Here’s the scenario:

You are playing against two opponents and have all properties split up among the three of you, but none of you have a complete color group / monopoly and must therefore trade. You each have about 1100 (give or take a few bucks) in cash and are all coincidentally sitting on “GO”.

After a lot of arguing, negotiating, and compromising, a most interesting choice has been reached. Each player will end up with one of the following color groups: magenta, red, or yellow. It just so happens that all other properties are mortgaged, but these are not.

Assuming that you are able to convince your opponents to settle for any of the three aforementioned monopolies, which should you choose and why? What factors are the most sensitive to this decision?

I look forward to your answers, and good luck!

** Now imagine the same scenario, except that the magenta properties are substituted with the light blues. How does this impact your decision and why?

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## About krusta80

I am a lover of mathematics, statistics, and games! Monopoly is the perfect storm of all of these, so I naturally I love Monopoly. :)

First of all, the red is always worse than yellow. You don’t have to pay the property, so only the cost of development counts. And red development costs the same as yellow, but with worse rents.

With $1100, you can buy 2 hotels on the magenta and 3 on the light blue. You can buy 7 houses on the red or yellow. Overall, in this quiz there will never be more than 12+7+7=26 houses on the board, so no housing shortage.

Light blue is definitely the best.

Magenta saves some money, but they won’t help if you land on the 3-house spots your opponents own…. it’s also relatively rare to end up on them (wrong side with respect to jail, only 1 step from to GO!, etc.). So I’d pick yellow.

Hey Paolo! Thanks for your comment; clearly it was well constructed and thought out, which I always appreciate. That said, please double check your math/reasoning behind your answer for number of houses/hotels on the magenta group: houses there cost $100 each. Remember that the differential in houses between any pair of properties of the same color group may not exceed one, as per official Monopoly rules.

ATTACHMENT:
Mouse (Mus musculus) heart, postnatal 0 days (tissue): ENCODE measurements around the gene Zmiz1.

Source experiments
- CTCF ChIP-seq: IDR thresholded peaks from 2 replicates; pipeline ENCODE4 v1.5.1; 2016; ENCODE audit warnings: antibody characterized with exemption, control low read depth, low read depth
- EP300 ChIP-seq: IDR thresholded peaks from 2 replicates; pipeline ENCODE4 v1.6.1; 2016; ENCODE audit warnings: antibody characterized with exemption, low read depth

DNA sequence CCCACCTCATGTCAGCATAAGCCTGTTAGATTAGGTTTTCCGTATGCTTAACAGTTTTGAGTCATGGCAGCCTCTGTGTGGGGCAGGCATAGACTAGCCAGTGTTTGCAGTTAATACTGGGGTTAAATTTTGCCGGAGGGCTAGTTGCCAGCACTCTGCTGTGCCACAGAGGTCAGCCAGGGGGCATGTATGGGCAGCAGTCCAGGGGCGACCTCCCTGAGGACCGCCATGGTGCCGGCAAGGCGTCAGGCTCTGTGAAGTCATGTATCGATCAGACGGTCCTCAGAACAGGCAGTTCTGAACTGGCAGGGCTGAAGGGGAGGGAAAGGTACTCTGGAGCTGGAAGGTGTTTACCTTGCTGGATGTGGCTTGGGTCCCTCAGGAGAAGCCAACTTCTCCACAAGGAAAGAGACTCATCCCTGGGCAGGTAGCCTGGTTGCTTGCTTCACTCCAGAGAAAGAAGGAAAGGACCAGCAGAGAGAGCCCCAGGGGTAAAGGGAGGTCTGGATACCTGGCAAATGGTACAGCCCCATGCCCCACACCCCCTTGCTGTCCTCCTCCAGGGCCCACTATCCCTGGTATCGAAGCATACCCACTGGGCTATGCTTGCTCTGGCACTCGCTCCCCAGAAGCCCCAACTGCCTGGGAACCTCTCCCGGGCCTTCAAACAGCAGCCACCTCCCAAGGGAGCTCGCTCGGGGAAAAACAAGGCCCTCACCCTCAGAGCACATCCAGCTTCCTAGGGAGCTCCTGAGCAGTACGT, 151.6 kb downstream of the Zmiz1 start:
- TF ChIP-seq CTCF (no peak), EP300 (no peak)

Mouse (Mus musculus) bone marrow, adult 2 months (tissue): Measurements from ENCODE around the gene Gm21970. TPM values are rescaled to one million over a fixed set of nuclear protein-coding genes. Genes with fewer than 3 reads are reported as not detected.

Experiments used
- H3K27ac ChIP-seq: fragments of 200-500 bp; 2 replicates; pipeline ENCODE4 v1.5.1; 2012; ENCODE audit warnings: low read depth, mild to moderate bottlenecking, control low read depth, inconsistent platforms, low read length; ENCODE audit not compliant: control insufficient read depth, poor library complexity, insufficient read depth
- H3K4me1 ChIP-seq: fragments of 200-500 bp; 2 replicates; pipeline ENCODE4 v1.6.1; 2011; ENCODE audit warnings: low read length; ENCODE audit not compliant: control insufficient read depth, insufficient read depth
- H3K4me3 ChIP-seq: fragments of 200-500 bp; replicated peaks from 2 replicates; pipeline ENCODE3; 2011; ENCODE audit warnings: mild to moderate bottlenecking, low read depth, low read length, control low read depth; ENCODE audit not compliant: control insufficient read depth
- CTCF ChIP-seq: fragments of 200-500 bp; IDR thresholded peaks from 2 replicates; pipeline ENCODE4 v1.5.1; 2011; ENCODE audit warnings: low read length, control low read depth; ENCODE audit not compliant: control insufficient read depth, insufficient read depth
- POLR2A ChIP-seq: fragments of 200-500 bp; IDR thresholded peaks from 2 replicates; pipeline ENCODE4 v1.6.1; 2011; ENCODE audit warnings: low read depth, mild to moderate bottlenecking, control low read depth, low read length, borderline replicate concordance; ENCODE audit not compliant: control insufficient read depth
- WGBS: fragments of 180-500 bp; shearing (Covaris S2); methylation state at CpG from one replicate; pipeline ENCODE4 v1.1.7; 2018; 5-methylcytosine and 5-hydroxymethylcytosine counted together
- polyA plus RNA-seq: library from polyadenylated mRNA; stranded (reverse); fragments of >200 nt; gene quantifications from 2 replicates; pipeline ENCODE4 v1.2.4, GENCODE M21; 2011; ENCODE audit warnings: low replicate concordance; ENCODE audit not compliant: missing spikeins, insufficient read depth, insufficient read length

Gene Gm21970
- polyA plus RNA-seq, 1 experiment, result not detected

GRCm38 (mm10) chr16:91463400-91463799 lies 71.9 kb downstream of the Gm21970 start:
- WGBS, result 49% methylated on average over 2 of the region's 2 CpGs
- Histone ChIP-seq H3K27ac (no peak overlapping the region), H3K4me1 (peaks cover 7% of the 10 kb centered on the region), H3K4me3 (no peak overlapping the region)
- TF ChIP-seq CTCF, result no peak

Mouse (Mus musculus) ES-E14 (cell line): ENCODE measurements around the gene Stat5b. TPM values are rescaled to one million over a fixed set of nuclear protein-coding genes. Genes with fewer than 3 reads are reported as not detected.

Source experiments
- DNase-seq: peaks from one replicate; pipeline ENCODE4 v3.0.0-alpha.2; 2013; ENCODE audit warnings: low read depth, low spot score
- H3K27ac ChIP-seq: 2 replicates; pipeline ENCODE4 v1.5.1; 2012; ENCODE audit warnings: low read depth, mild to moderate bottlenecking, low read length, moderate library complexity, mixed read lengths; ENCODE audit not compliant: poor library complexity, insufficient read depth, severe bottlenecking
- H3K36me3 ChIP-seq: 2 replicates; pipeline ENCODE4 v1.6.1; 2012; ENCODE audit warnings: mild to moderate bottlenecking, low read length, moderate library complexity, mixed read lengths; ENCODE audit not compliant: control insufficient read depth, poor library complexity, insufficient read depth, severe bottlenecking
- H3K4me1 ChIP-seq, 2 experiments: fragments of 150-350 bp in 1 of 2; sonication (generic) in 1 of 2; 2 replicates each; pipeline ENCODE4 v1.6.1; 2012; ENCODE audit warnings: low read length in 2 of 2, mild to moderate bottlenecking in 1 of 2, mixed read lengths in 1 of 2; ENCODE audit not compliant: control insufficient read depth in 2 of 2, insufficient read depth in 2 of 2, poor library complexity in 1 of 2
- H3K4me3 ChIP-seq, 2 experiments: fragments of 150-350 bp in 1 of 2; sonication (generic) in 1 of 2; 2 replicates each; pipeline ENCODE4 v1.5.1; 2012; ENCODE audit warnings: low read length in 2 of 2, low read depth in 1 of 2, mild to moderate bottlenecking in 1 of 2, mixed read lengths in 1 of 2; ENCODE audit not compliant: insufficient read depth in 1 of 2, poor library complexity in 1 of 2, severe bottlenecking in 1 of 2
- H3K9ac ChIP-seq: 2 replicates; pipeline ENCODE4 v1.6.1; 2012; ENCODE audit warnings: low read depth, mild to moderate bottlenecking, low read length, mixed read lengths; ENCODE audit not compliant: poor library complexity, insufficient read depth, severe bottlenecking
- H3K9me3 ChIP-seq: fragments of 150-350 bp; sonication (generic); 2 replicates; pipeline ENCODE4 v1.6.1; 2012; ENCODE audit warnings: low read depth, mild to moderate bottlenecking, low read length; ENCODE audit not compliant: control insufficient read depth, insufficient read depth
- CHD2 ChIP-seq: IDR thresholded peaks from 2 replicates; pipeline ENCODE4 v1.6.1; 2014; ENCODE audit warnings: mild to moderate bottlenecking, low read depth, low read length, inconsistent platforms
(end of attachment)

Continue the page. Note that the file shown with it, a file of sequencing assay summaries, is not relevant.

Of course, I don’t think that the above correction would change your answer much, so I will proceed with addressing another point that you made. You have correctly noted that the cost of development is equivalent on the red and yellow color groups but that the revenue collected per hit is higher on the yellows. However, this added revenue is actually almost exactly offset by the greater probability of landing on a red space.

See the below one-on-one analysis that I’ve done (using my simulator) between the reds and yellows (assuming the same amount of starting liquidity [x axis] and a “smart” building strategy by each player): the win percentage [y axis] differential is as close to a coin flip as it gets!

Also, could you go into some explanation as to why you feel that light blue is best? I’d love to get your insights into the problem.

Hi, I was confusing magenta with dark purple. Magenta is interesting because it lets you build 3 houses, which is where rents have a big jump. I would have guessed it to outperform yellow, but I would have been wrong (though by a small amount). As expected, however, orange outperforms magenta: even considering “go to St. Charles Place”, it costs the same to build, gives higher rent, and it’s easily reached from the jail.

Even with this mistake corrected, I still prefer the light blue, and the simulator agrees. 🙂 You spend really a lot less money on building, and you have a pretty good chance that the opponent land on it on the first throw. Depending on the exact rules you use for the timing of construction activities (beginning of your turn vs beginning of everybody’s turn), this may impact their ability to build on the red or yellow.

Does your simulator compute probabilities only for “Player 1 goes first, then 2, then 3”? Could you make it randomize that part as well?

Ah ok…that makes sense about the color mixup.

The simulator actually gives magenta the edge over red and yellow, but it is not as big as the edge afforded to light blue. Perhaps there are some slight differences in how you setup the position, which actually highlights one of the major points behind the simulator: there are many seemingly subtle factors in determining win percentages.